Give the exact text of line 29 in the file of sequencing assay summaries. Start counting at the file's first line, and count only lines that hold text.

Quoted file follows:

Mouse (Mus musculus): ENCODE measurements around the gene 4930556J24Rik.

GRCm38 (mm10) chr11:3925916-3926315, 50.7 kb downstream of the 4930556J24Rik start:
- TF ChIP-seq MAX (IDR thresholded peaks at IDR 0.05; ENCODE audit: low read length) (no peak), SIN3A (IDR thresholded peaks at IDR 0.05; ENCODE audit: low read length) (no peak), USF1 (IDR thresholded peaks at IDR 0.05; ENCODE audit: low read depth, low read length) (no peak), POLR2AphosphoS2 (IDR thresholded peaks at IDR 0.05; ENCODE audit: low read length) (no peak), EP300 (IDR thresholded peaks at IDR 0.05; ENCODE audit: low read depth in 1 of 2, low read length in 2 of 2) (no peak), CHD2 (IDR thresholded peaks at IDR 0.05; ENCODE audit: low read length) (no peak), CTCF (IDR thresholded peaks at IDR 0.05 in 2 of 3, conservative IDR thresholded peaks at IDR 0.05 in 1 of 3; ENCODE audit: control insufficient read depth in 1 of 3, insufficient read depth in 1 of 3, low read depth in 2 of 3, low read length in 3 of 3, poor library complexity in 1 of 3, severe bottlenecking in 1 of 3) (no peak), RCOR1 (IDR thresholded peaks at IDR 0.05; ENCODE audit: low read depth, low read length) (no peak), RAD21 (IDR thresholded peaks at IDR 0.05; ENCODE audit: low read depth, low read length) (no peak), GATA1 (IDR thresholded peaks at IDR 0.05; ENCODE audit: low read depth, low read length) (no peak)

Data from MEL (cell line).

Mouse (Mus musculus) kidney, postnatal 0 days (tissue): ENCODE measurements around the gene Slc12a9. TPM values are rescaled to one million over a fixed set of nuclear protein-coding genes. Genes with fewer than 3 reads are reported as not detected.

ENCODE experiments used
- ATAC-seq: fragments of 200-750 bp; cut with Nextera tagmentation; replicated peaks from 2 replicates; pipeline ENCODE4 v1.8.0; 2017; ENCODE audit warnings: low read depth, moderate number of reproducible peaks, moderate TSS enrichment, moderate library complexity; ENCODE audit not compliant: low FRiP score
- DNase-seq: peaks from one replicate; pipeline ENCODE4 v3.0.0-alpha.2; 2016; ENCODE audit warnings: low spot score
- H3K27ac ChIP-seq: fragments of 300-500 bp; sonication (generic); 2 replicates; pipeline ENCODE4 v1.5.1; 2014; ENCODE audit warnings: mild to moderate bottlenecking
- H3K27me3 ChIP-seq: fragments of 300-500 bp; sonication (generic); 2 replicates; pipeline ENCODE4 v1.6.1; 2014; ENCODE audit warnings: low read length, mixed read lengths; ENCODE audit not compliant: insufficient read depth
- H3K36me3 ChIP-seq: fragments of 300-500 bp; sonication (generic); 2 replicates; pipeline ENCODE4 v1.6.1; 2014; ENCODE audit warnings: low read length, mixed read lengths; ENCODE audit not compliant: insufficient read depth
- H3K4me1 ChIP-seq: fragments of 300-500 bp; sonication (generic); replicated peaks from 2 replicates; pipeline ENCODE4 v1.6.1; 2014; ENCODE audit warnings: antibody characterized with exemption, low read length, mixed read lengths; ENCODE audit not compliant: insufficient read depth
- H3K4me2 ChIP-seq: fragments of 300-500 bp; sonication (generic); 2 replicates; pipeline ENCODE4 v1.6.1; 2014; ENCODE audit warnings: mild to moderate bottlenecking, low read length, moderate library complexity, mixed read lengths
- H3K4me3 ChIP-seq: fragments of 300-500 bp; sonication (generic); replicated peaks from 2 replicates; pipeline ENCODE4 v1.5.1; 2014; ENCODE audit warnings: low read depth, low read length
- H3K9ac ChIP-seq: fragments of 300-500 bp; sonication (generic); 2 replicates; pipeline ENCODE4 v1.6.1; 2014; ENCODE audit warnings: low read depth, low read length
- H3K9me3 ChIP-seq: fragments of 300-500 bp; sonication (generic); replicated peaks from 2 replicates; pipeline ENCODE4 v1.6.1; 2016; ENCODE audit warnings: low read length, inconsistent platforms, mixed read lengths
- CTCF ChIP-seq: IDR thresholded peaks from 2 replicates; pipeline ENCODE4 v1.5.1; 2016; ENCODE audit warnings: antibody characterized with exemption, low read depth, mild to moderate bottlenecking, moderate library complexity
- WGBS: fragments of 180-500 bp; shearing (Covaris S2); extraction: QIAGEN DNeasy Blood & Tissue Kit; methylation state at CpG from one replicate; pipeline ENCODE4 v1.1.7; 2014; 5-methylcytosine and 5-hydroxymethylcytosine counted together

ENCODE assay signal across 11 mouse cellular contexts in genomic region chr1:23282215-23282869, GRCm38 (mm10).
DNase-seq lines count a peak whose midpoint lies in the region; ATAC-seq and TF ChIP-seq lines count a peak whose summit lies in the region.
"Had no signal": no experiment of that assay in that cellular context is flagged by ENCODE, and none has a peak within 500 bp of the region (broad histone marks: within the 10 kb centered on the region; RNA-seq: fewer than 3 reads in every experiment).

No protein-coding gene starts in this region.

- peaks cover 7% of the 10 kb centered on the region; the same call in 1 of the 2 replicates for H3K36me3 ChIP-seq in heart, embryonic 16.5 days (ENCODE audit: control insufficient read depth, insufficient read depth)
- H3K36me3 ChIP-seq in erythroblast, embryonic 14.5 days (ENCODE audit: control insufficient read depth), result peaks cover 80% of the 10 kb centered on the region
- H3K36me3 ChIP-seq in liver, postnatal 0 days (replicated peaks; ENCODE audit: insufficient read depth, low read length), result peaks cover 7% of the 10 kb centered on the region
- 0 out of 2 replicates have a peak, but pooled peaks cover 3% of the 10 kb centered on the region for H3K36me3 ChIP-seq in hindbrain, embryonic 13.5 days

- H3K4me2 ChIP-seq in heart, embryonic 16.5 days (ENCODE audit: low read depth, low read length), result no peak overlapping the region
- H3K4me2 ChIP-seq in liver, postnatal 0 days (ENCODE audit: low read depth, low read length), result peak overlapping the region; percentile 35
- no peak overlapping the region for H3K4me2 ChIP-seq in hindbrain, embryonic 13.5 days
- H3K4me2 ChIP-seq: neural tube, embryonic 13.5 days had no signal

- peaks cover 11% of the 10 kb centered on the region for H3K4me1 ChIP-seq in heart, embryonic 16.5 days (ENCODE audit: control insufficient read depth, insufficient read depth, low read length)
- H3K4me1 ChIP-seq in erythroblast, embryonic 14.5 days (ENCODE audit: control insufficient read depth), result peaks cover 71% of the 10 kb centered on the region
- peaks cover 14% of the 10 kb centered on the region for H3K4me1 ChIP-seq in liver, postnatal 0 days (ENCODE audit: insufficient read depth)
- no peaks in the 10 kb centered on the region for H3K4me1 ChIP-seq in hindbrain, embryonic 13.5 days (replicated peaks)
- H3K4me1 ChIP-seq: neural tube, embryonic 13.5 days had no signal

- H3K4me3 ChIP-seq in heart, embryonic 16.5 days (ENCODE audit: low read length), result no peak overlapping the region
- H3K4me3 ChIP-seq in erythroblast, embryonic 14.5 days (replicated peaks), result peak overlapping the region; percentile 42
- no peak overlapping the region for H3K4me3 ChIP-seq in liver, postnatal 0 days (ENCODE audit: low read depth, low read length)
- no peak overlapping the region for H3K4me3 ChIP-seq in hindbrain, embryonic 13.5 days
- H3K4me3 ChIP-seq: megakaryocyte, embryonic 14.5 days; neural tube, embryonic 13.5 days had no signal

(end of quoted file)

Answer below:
- no peak overlapping the region for H3K4me2 ChIP-seq in hindbrain, embryonic 13.5 days